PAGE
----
Today's #shellspotting story comes from Tim Smith (@thsnyc), who submitted a photo of his impeccably preserved, vintage #Eames LAR, accompanied by the remarkable story of its provenance. As he tells us: "This chair belonged to my grandparents, Charlotte and Ray O’Tool of Bay City, MI. My grandmother was a very stylish woman, always on top of every design trend. This chair in their home is one of my earliest memories of visits to grandma and grandpa. Perhaps, because it had a childlike scale, but also because it was unlike anything I was accustomed to. I believe it is the first design object that I ever coveted, and I let it be known to my grandmother whenever we visited. She always said that my name was on it for when she died and, needless to say, I inherited it from her (my name in masking tape on the bottom of it when they settled her affairs). This chair was the spark to a long passion for collecting (especially 20th-century modern design objects) that continues to this day. The designs of Eames, Nelson, Knoll were the everyday objects of my youth; we grew up together." #Eames #WHYHM
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  • hermanmillerToday's #shellspotting story comes from Tim Smith (@thsnyc), who submitted a photo of his impeccably preserved, vintage #Eames LAR, accompanied by the remarkable story of its provenance. As he tells us: "This chair belonged to my grandparents, Charlotte and Ray O’Tool of Bay City, MI. My grandmother was a very stylish woman, always on top of every design trend. This chair in their home is one of my earliest memories of visits to grandma and grandpa. Perhaps, because it had a childlike scale, but also because it was unlike anything I was accustomed to. I believe it is the first design object that I ever coveted, and I let it be known to my grandmother whenever we visited. She always said that my name was on it for when she died and, needless to say, I inherited it from her (my name in masking tape on the bottom of it when they settled her affairs). This chair was the spark to a long passion for collecting (especially 20th-century modern design objects) that continues to this day. The designs of Eames, Nelson, Knoll were the everyday objects of my youth; we grew up together." #Eames #WHYHM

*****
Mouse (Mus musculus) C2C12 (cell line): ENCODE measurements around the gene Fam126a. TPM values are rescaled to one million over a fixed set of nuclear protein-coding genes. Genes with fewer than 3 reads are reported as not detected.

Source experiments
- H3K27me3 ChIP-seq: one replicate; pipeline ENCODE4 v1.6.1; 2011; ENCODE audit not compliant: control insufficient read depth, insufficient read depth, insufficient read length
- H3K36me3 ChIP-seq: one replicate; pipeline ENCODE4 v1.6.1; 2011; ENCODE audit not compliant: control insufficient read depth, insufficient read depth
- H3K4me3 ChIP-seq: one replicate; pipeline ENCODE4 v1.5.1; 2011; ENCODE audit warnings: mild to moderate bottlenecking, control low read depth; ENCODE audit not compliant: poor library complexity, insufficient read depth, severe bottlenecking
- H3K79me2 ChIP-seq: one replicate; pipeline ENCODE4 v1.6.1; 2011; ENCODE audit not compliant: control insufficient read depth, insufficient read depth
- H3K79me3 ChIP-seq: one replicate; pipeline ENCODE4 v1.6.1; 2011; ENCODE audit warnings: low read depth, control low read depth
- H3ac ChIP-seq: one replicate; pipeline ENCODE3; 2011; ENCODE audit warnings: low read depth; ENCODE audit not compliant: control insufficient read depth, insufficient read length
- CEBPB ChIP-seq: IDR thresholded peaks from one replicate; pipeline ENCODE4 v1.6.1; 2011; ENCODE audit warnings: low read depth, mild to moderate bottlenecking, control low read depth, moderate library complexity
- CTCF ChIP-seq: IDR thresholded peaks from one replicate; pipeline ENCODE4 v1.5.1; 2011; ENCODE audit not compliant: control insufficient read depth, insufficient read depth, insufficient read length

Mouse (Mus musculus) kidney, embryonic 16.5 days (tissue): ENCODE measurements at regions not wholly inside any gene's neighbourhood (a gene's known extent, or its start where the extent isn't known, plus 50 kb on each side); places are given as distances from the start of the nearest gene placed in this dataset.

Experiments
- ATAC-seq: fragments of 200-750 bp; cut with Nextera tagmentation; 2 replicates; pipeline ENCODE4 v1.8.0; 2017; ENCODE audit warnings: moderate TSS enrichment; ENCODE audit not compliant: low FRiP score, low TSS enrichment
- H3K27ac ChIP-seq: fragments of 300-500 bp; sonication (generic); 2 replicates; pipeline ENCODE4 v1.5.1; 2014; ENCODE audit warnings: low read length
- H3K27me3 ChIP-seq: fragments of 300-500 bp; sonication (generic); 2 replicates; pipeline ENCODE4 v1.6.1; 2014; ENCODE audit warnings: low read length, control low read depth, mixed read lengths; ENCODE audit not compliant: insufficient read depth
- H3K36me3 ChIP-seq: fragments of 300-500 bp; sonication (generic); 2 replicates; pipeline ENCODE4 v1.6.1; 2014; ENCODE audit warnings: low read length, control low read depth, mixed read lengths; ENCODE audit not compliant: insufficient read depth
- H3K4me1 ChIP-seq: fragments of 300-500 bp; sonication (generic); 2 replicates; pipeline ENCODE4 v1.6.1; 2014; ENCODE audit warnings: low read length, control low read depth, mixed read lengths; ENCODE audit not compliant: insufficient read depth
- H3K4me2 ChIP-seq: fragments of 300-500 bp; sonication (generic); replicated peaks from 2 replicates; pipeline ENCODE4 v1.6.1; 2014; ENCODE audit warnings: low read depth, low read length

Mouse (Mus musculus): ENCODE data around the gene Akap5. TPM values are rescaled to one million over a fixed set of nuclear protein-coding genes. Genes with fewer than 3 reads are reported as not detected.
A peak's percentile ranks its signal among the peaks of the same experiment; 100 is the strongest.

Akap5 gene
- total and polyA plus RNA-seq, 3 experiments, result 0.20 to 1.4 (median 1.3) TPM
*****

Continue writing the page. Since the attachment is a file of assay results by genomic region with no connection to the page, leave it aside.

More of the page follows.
• conwayelectricWhat a great story. Only design can emotionally affect people this way. We hope our products have this impact one day. Thanks for sharing @thsnyc
  • 1.800.ben.pratt🙌
  • antiquari_ukWow, it also looks in pristine condition!
  • marascotiaNice use of the word "provenance!!!"
  • bravabravoHa! Thanks, @marascotia 😉📖
  • huqphamNow I have to get one
  • kevinmuIncredible story!
  • smileagaincharlie@instahsux
  • mahmudxd*_*
  • instahsux@smileagaincharlie never seen this one. I've seen clones.
  • alexjnatale@davidedch eames !
  • thsnycThis model (LAR / lounge armchair rod) is in the lounge height with wire cage (cat’s cradle) base. The shell color is parchment and the base is black
  • je_m_apelle_I want that base!
  • schmeverett😍 @thsnyc 😍
  • themanlikemac#ADesignForLiving
  • craigh419@nee_colee I love this
  • sh_eng_and_mfgI have a question: why are these chairs do expensive? Doesn't this defeat the purpose of their invention. "Create the best, for the most, for the least." Once, young families bought these products. Today, we can manufacture them much easier than then. Is it just about the designer name and the high demand? What happened to high supply? Email me at aaron@shengmfg.com. Kind regards,
  • hermanmiller@sh_eng_and_mfg Thanks for your note, Aaron. In the coming weeks & months we have a bunch of content planned to celebrate the Shell Chairs and help explain why it's worthwhile to invest in authentic design, starting with an essay on Charles Eames by Ralph Caplan on #WHYHM next week (follow profile link above). We hope you'll enjoy it, and that it helps shed some light on what it means to Herman Miller to be a steward of "good goods."
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